Bloomberg Law
May 27, 2020, 8:00 AM

INSIGHT: States Urge EPA to Be More Aggressive on PFAS Under TSCA

Jeffrey  Dintzer
Jeffrey Dintzer
Alston & Bird
Gregory Berlin
Gregory Berlin
Alston & Bird

Eighteen state attorneys general, including California Attorney General Xavier Becerra (D), have filed a multistate comment letter urging the Environmental Protection Agency to strengthen its supplemental proposal to promulgate a significant new use rule for PFAS under the Toxic Substance Control Act (TSCA). The multistate coalition argues that the EPA’s supplemental proposal does not go far enough to broaden the EPA’s review and regulation of new uses for PFAS chemicals.

PFAS are a family of synthetic chemicals that have been used for decades to make commonly used products, including nonstick cookware, food packaging, water- and wrinkle-resistant fabrics, and firefighting foam. They are known as “forever chemicals” because they resist degradation and are highly persistent in the environment. Many PFAS are linked to adverse health effects in humans and animals.

The TSCA provides the EPA with authority to require reporting, record-keeping, and testing, as well as rules to address unreasonable risks related to chemical substances and mixtures. The TSCA may apply to any person that manufactures, processes, distributes in commerce, uses, or disposes of a chemical substance.

TSCA Section 5(a) requires various entities to notify the EPA of any use of a substance that the EPA has determined is “a significant new use.” A determination that a use is significant and new must be made by rule, known as a significant new use rule (SNUR).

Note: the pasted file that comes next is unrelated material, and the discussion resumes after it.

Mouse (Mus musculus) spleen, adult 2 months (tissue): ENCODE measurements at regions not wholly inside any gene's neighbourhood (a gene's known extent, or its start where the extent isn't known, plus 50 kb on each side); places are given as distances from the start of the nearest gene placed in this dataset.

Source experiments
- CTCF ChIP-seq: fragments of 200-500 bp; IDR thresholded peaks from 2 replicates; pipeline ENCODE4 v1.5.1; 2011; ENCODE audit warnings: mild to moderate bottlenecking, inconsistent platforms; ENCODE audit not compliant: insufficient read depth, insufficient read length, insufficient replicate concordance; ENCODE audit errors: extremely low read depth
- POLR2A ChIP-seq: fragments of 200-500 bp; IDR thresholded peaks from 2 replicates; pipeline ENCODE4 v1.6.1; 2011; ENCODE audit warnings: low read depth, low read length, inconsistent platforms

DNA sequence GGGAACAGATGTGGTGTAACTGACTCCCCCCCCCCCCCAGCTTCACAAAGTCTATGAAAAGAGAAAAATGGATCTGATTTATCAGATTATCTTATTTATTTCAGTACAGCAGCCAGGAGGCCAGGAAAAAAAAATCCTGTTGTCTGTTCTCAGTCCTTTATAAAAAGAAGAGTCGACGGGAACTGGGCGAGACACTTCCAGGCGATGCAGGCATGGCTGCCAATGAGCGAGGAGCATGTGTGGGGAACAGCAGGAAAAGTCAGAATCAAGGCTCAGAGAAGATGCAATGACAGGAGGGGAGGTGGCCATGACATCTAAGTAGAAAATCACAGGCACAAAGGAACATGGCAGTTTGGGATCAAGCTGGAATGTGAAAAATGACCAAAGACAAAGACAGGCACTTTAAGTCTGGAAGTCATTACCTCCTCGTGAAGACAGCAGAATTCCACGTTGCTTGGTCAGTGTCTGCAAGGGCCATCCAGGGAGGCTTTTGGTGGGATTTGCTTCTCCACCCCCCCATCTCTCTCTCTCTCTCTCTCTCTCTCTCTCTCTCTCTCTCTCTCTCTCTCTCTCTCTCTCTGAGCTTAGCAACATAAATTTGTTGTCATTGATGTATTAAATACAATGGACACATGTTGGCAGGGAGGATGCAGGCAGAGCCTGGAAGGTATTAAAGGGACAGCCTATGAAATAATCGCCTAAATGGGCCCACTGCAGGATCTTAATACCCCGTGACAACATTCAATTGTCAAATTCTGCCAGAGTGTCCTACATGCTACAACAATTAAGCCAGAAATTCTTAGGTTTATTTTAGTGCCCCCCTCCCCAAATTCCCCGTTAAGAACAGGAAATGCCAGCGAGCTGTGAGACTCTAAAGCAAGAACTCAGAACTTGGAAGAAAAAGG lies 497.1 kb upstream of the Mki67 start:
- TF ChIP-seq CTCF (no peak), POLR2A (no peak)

The EPA generally exempts importers and processors of “articles” (manufactured items that are formed to a specific shape or design during manufacture and whose end use depends on that shape or design) from this requirement. That exemption can be made inapplicable by EPA regulation pursuant to Section 5(a)(5). Under that provision, the EPA may require an importer or processor of an otherwise exempted article to submit a significant new use notification for the article before placing it into commerce.

Proposed Significant New Use Rule for PFAS

In 2015, the EPA proposed a SNUR that would require processors and importers of certain long-chain PFAS to submit significant new use notifications. The EPA never finalized the rule, so in the National Defense Authorization Act for fiscal year 2020, Congress stepped in and directed the EPA to take final action on its proposed 2015 PFAS SNUR. The supplemental proposal followed on March 3.

The EPA now proposes to limit the SNUR to certain long-chain PFAS—perfluoroalkyl carboxylate and perfluoroalkyl sulfonate chemical substances. The EPA also proposes to limit the SNUR to imported articles that contain certain long-chain PFAS as part of the article’s “surface coating,” rather than PFAS found anywhere in the article.

Measures to Strengthen the Supplemental Proposal

In their April 2020 comment letter, the coalition of attorneys general urged the EPA to broaden and strengthen the review and regulation of PFAS under the supplemental proposal. The coalition recommended strengthening the rule by:

  • Including the entire chemical family of long-chain PFAS rather than the subset of perfluoroalkyl carboxylate and perfluoroalkyl sulfonate chemicals in the Supplemental Proposal.